The last battle, in the war that our household had become, was to be lost by Angelo. Against a surprising coalition formed by Catherine, Edoardo and me.
My boyfriend wanted to leave France as soon as possible. That still was a possibility that we could join the University for the Spring term. But for that, we should leave before Christmas to arrange accommodations before classes started, since there were no dorms.
Edoardo not just insisted, but forced Angelo to attend what he called the 'last' Christmas and New Year's Eve they would spend together. My guess is that he new about his degenerative condition already, but hid it from his son.
Angelo gave in, trying to set our departure for January 1st, since classes would start only on the 6th.
It was Catherine to raise impediments, then. To begin with, she was alarmed that we would fly. Worse, that we would fly during Winter. News about snow storms in the US were just too frequent. Angelo tried to make her see we were flying to the South of the US.
'Where Summer is everlasting', he assured her.
One evening, that I recall being in November, around Angelo's birthday, the four of us were watching television. Suddenly, to the sight of stranded people sleeping on benches of closed airports, Catherine had responded with abundant tears. It was rare that my mother would cry, at least in public. I was heartbroken, and astonished that she did not hide her emotions. Leaving the sofa I shared with Angelo, I sat at her feet. Edoardo took her hand in his hand. At my mother's tears, Angelo pressed his hand to his chest, as if he had been stabbed and was trying to stop the bleeding.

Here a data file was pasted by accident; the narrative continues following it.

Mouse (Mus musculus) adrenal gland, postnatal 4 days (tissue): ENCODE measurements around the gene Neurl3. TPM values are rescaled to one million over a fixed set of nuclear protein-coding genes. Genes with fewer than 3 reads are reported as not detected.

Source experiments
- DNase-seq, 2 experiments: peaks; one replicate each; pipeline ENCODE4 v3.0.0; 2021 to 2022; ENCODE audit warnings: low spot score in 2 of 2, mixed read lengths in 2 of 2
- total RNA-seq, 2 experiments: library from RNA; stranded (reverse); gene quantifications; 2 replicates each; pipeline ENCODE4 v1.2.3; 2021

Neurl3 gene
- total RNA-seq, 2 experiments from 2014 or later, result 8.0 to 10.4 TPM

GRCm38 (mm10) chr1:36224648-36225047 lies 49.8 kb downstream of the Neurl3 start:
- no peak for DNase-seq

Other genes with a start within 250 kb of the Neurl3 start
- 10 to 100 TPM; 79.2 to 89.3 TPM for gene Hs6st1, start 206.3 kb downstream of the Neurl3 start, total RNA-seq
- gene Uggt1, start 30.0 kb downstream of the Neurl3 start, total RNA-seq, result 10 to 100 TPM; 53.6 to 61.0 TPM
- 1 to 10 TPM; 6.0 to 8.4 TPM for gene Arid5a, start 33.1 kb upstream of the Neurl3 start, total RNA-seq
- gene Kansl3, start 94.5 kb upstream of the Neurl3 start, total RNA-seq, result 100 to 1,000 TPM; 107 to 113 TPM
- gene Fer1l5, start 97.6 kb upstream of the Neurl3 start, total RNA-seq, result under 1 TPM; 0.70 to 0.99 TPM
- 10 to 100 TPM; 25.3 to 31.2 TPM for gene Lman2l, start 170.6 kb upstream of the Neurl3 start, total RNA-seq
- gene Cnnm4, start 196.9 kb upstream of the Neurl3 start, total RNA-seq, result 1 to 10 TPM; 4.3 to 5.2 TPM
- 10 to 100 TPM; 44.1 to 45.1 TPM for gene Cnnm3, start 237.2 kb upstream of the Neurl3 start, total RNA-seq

Not a single word was uttered. My mother just sat there, silently crying. Even when losing control, she remained elegant and discreet. When the news changed to the latest gossip on François Miterrand's secret daughter, she let out a deep sigh. A secret daughter herself, with dignity she stood up, and quietly made her way to the bedroom. A few moments later, Edoardo followed her.
Left alone with Angelo, I gasped when I gazed in his direction. He seemed to have fainted on the sofa, one arm covering his face, the other hand tugging his clothes around his chest. For a moment, I feared he could attempt suicide again. But no matter how bad Catherine's tears had been for a birthday present, indicating the Spring term was an aborted plan, the US still shone right before Angelo.
He would just have to conform to our parents wishes. And be patient.
New Year's Eve dinner was never a tradition in my family.
Since it would be the last occasion the four of us would celebrate something formal living under the same roof, it promised to be a big event.
The problem was -- Edoardo wanted to cook. Foreseeing a greasy ossobuco and plain pasta, I placed my protests.
"We are in France, not in Italy." I stated. Full of confidence since Celeste had started backing us, I no longer feared confronting Edoardo in front of my mother. "I'm not eating anything but French food." I said, clapping my hands, like Catherine would sometimes do, and as I had seen in a documentary about Tibetan Buddhist monks. " French food, or I won't eat."
Without much drama and further ado, I won that battle, too.
Catherine made reservations at the only Michelin starred restaurant in our region. Dressing our best clothes as an attempt to lift our spirits for the occasion -- a gloomy farewell, more than a celebration of the year to come, when we would split -- we got ready.
Upon seeing Edoardo starting my mother's car, I started complaining.
"I won't get inside this car if he is driving." I announced. Calmly. Instead, it sounded like a shot.
A few minutes passed, as I stubbornly paced near the car. The road starting at our door turned into a cul-de-sac. Catherine and Angelo tried to dissuade me. But then and there, I promised myself I would not die in a car accident caused by the man I loathed.
"We are getting late, Laurent. Please!" My mother begged taking the passenger's seat.
"You can go, then. I'll stay. Happy New Year to everyone!" I said, loosening my tie. Only when I backed a few steps towards the house, did Catherine realize I was not just bickering. Motioning Edoardo out of the car, she let loose a strange choreography.
"Mérde!" she uttered, stepping out of the car and going around the front of the vehicle to take the driver's seat.